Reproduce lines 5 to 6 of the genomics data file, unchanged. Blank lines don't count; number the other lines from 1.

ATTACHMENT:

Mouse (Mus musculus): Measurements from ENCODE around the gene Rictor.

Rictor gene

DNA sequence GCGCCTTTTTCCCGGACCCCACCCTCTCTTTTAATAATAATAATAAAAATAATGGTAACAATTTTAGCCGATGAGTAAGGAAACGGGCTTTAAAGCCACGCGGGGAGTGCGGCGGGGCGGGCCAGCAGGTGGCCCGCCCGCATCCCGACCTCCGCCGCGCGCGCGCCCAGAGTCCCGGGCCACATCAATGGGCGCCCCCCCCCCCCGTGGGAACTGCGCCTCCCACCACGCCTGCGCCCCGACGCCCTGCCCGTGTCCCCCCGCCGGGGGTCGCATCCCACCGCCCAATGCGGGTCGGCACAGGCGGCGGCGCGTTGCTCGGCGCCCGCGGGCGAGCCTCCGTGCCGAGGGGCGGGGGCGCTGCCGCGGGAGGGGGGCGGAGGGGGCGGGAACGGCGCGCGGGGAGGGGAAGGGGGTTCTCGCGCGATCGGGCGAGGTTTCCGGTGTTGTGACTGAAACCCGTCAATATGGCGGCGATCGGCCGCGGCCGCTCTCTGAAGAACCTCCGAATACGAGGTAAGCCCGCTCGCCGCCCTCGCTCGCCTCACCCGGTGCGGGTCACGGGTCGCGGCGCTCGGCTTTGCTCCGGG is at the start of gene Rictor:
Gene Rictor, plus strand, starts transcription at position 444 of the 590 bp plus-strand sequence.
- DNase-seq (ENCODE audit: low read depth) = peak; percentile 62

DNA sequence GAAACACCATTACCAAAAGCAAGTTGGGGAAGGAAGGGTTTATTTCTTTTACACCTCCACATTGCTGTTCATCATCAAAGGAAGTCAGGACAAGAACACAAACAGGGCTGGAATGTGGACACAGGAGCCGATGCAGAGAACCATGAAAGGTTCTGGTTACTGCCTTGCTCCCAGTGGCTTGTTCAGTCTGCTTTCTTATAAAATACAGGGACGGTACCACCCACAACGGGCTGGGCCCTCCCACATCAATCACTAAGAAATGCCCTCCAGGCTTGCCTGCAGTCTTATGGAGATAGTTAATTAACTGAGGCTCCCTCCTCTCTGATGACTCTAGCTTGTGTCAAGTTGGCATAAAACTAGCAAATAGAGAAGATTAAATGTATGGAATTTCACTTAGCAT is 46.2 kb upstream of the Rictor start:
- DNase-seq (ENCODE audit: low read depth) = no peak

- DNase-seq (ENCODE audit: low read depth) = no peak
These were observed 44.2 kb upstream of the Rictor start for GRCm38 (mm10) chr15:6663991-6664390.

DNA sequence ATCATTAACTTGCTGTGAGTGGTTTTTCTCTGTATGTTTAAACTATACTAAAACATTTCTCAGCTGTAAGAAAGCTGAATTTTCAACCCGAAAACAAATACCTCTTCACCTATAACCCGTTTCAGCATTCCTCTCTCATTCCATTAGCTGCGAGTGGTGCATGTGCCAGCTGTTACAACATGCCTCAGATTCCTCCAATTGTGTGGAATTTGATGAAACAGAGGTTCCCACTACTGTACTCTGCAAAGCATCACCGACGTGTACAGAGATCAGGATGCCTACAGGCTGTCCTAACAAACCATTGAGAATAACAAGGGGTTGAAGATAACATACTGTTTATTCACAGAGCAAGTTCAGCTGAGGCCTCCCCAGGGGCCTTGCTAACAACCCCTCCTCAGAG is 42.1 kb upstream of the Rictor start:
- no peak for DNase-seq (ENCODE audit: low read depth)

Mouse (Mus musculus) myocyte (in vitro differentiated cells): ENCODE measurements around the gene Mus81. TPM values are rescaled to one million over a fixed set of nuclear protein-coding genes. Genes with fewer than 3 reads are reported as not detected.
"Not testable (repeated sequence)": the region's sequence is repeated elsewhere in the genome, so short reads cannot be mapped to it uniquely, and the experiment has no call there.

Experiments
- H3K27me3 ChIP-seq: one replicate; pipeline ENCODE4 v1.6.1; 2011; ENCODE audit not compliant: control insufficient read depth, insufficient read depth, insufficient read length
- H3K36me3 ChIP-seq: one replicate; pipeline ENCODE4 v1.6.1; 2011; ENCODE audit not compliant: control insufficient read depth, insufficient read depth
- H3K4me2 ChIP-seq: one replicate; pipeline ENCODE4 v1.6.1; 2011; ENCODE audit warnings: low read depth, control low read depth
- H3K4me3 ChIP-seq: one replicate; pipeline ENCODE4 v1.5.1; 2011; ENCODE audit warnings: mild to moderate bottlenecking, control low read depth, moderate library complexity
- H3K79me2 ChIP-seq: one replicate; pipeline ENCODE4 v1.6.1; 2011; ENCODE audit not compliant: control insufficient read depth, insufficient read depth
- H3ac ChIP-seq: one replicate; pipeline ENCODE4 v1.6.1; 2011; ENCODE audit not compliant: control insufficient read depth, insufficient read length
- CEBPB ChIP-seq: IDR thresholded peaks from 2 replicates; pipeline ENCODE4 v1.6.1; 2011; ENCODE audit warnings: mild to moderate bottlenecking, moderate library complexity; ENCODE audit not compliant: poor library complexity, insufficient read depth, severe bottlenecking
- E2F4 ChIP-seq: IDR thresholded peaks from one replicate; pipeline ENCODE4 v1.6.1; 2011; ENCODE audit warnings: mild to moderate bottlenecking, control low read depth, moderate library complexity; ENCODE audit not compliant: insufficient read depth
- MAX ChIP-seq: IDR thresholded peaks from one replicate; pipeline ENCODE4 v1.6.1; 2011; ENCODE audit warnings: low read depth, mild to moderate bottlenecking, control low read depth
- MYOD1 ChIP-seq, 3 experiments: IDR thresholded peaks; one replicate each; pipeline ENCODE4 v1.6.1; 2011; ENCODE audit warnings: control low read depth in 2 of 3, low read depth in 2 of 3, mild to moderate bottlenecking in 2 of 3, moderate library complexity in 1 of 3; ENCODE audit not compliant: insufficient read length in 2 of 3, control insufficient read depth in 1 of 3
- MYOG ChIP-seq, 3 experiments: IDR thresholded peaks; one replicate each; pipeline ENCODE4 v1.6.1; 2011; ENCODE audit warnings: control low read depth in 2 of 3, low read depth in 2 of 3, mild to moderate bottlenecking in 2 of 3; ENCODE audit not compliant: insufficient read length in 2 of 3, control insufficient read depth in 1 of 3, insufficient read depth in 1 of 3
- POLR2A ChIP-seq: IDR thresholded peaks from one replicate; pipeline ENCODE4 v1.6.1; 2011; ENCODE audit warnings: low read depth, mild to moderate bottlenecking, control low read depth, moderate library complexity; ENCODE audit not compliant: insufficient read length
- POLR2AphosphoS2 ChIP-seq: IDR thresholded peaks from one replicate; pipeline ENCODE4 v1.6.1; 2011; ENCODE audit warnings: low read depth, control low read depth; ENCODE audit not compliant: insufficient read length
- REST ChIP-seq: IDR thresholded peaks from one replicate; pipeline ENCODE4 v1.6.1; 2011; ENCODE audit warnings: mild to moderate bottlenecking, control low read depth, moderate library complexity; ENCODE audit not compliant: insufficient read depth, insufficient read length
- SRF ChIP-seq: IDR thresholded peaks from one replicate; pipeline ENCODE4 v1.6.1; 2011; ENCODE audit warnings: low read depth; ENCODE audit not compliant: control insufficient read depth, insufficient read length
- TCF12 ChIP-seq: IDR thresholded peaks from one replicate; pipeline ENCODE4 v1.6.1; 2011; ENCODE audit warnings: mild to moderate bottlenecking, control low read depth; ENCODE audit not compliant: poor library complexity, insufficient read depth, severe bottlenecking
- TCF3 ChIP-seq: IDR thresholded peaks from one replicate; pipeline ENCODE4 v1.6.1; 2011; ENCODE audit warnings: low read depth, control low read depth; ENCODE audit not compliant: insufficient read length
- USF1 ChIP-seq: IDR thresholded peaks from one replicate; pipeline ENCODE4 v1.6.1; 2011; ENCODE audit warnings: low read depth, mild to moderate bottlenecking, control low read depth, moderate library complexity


- DNase-seq (ENCODE audit: low read depth) = peak; percentile 62

DNA sequence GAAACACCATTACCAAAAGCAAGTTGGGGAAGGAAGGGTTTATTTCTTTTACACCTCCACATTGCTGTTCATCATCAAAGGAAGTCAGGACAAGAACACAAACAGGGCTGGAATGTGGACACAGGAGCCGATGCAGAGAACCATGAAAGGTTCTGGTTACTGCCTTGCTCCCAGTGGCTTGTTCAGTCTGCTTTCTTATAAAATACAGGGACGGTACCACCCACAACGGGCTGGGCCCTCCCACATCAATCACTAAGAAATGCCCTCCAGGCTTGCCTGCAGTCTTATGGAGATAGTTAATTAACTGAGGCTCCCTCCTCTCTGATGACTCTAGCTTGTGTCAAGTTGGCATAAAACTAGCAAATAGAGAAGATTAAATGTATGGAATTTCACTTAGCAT is 46.2 kb upstream of the Rictor start: